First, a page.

• Manchester Orchestra – Simple Math (2011, Rock) – As Arcade Fire reminded us at the Grammy Awards, there is more to music than what the major labels stuff down our throats. Manchester Orchestra is a prime example of that. I had heard of them and heard some of their stuff, but I held off buying until my brother went to see them live and was trumpeting their virtue. Since he often grabs stuff I talk about, I decided to check out Manchester Orchestra when it was on sale – and I really enjoyed the recording. There is an elegance and subdued power to the songs and presentation – things are well produced without being overwrought … most of the time. There is some clear indulgence and self-important rambling and the strings get a bit much at time, but overall the recording is enjoyable and rewarding. My favorite song remains the first one I heard – the title song, Simple Math.
  • Diftery – Trepanation (2011, Brutal Death Metal): When I saw the listing for this one, recommended by a friend from the EU, I simply had to grab the CD (since it wasn’t available on iTunes or Amazon MP3) – the group came highly recommended from someone whose tastes told me I wouldn’t be bored, and the genre listing was ‘brutal death metal’. I used to enjoy college radio from UMass Lowell and Harvard University when in the Boston area, and each had some wild segments of various genres, and death metal was always intriguing – super-speed drumming, thrashing guitars, all tight and ferocious, with growling lyrics I was generally glad I couldn’t understand. All of that is on display here – there is incredible musicianship on display, and I have no idea what any of the songs are about – something I think it of as ‘a good thing’. The audience for this music is narrow, but if it sounds interesting, give it a shot – or wait until the MP3 listings come to the US.
  • Weird Al Yankovic – Alpocalypse (2011, Parody): If you are a fan of Weird Al, as I am, you simply buy each new release and assume you’ll find a few songs to enjoy. He has long past the heyday of the late 80’s, but it seems that each album has at least one gem – and Straight Outta Lynwood had a bunch like White & Nerdy, which is one of those great songs that makes you forget that there is an original. Alpocalypse is a solid effort and more consistent than most of his stuff from the last two decades, yet it lacks a real scorcher. Songs like Craigslist and CNR are Weird Al originals and probably the best stuff. CNR is a hoot, as it is about Charles Nelson Reilly – but done in a way that is reminiscent of the internet fascination in Chuck Norris. And Craigslist is a great Doors-meets-Zappa parody of the online market. The rest – parodies of Lady Gaga, Miley Cyrus, B.O.B., T.I. and others – are solid songs. But in terms of parody, the ever-present polka song, Polka-Face, serves things up fast and funny from Kid Cudi to Ke$ha and more. Overall a solid effort, if not his best.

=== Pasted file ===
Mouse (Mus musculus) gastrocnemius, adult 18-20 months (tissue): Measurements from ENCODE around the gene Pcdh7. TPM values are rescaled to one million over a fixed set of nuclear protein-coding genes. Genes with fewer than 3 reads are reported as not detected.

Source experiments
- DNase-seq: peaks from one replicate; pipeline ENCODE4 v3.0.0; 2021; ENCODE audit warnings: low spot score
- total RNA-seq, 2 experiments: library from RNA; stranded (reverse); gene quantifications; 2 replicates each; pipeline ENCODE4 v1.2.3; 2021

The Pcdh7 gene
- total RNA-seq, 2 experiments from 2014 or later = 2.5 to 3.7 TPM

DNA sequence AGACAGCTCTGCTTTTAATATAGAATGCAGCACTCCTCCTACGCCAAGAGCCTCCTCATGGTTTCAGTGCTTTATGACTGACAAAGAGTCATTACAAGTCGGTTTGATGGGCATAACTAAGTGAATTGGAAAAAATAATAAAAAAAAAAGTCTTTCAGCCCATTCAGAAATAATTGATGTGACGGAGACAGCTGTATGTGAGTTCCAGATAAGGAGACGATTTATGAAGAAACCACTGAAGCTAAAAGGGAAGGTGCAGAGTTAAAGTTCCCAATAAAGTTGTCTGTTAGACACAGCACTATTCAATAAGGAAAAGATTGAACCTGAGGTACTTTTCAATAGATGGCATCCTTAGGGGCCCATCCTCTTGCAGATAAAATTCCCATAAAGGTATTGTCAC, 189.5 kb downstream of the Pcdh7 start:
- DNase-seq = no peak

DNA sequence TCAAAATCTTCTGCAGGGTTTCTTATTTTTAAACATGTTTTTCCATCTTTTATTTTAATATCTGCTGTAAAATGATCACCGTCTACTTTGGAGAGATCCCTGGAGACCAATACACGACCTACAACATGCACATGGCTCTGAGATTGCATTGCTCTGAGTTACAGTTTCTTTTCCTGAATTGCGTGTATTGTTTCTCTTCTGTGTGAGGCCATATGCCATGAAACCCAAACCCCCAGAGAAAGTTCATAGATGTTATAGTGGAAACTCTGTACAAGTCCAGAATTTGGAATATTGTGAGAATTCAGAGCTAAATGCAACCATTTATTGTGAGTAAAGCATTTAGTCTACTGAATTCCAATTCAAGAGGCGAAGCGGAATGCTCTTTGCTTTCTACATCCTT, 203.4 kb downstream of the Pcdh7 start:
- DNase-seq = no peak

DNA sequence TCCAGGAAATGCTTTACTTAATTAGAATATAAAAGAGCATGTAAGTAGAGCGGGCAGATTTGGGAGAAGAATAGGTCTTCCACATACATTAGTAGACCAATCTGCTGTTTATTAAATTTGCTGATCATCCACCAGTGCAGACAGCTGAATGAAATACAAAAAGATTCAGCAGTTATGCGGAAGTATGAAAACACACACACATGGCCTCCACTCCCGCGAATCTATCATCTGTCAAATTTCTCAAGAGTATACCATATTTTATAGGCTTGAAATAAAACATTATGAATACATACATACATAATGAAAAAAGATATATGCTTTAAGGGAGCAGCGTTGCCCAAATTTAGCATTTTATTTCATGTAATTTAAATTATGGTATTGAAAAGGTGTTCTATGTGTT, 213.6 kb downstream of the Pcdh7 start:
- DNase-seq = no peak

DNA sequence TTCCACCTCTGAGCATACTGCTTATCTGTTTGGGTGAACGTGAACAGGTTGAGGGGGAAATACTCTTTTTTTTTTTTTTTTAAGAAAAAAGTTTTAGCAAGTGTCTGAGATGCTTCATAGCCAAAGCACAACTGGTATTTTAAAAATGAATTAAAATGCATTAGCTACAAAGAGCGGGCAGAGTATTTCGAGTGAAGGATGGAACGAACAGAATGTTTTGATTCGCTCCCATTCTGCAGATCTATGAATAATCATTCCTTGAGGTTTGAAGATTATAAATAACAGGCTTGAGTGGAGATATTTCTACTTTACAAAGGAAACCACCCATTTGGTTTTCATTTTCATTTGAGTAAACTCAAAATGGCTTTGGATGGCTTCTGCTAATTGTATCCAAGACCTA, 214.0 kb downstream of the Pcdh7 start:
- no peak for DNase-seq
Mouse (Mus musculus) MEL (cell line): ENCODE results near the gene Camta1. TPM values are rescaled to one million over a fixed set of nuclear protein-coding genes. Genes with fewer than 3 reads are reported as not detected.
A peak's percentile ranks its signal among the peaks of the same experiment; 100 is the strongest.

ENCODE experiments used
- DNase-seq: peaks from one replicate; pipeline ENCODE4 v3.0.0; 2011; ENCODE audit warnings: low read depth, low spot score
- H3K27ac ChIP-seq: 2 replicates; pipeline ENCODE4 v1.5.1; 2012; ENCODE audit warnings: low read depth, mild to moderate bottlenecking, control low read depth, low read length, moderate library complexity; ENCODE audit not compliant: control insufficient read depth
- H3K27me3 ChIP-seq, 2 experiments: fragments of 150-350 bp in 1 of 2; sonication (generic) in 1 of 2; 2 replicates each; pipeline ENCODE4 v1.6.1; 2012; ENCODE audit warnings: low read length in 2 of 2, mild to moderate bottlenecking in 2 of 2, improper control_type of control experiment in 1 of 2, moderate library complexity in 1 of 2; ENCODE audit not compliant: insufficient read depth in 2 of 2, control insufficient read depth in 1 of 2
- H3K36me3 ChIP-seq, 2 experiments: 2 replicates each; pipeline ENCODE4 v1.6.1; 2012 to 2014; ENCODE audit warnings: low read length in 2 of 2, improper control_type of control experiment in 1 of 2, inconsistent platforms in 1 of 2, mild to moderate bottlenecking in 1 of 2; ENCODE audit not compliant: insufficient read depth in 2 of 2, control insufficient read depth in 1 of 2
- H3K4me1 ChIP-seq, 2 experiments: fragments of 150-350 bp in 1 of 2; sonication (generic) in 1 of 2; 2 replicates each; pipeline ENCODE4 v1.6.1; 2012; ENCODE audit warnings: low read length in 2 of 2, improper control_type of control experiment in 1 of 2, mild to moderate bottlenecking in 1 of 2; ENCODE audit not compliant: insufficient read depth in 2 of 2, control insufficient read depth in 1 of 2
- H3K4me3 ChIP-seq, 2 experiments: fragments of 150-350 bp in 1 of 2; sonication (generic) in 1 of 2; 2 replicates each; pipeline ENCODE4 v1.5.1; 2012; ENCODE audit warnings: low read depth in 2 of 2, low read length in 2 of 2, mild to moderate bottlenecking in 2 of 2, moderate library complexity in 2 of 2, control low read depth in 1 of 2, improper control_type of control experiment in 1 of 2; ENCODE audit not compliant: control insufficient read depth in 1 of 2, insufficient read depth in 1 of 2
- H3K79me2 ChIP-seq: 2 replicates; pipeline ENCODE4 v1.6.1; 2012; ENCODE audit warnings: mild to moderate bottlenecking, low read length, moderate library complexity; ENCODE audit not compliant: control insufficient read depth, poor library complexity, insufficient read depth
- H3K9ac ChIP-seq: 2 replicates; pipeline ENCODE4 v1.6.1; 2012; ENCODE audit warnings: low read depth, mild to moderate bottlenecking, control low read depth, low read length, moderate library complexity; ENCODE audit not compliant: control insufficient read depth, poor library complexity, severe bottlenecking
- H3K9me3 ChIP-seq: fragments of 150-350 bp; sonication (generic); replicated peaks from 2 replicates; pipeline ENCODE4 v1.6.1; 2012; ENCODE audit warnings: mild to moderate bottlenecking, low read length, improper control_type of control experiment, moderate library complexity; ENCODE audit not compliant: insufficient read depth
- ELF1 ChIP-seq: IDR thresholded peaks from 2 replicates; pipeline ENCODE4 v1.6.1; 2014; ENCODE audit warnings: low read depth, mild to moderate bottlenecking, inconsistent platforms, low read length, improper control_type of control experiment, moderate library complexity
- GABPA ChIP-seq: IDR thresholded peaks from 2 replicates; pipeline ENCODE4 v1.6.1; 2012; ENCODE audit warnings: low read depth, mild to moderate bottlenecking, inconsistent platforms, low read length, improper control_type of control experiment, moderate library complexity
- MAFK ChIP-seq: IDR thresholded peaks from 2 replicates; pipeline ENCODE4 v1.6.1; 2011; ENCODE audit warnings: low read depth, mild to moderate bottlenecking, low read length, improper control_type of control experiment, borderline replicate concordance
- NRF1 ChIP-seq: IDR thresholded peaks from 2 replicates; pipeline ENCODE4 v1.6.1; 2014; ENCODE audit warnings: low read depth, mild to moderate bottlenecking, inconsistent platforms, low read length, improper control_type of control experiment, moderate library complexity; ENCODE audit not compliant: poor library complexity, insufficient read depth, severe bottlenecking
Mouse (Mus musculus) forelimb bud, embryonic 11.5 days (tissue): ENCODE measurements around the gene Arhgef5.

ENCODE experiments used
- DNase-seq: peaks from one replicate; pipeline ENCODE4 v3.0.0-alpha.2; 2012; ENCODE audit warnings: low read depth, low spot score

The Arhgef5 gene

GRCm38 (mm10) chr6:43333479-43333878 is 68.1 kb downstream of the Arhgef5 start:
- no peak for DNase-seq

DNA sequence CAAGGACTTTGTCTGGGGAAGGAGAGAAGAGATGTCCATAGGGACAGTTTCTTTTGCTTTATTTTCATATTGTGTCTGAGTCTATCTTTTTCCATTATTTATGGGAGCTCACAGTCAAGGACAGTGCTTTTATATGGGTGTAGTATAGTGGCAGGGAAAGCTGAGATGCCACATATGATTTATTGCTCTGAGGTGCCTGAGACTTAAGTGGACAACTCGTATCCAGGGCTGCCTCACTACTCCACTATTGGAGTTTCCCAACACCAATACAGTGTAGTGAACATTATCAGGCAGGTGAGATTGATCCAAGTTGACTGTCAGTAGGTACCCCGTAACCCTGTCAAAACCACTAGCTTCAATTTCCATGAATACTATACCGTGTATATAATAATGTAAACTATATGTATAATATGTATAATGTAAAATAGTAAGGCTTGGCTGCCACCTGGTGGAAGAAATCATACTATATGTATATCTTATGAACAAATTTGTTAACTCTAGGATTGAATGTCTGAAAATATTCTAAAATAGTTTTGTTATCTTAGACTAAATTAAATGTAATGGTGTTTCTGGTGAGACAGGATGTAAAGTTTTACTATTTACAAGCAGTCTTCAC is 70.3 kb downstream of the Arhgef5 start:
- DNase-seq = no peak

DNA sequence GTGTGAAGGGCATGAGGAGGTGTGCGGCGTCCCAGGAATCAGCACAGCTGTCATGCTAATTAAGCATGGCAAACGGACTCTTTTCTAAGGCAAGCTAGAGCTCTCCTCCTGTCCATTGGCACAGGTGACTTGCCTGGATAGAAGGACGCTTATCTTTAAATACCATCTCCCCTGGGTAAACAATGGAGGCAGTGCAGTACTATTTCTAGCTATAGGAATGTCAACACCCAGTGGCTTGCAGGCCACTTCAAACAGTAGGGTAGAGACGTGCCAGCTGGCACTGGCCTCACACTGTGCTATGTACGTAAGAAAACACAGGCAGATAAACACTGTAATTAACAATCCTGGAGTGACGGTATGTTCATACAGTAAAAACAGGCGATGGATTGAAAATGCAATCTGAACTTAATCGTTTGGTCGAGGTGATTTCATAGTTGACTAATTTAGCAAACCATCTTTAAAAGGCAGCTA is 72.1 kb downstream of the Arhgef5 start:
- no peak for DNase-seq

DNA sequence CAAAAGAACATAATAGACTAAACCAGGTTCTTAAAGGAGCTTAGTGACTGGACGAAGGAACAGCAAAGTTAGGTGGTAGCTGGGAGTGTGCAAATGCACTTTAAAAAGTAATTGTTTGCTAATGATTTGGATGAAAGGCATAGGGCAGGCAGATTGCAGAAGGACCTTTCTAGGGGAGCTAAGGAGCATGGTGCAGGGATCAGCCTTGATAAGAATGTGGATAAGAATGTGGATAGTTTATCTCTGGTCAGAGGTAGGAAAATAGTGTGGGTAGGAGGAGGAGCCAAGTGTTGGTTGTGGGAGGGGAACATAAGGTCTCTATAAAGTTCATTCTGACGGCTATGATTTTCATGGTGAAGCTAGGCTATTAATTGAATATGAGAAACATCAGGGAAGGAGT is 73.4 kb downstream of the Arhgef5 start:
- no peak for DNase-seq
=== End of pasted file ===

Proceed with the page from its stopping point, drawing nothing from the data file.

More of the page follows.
• Joss Stone – LP1 (2011, Blues-Pop): I enjoyed Joss Stone on Jeff Beck’s Emotion and Commotion, and decided to give the bluesy pop singer a chance. Apparently Stone is trying to break out of the ‘Janis-alike’ niche and carve out a pop singer image for herself. Sadly the results make for an uneven effort, despite the efforts of former Eurythmics co-leader Dave Stewart at the helm. There is no sense of consistency or purpose – these are just a bunch of songs by someone unclear if they want to be a diva or a club singer, and as a result sound more like a parody of both. My family couldn’t stand this one – they called Stone a ‘screech hawk’, and would never listen to more than a few songs. I managed the whole thing a couple of times just to be sure … and then removed it from my iPod forever.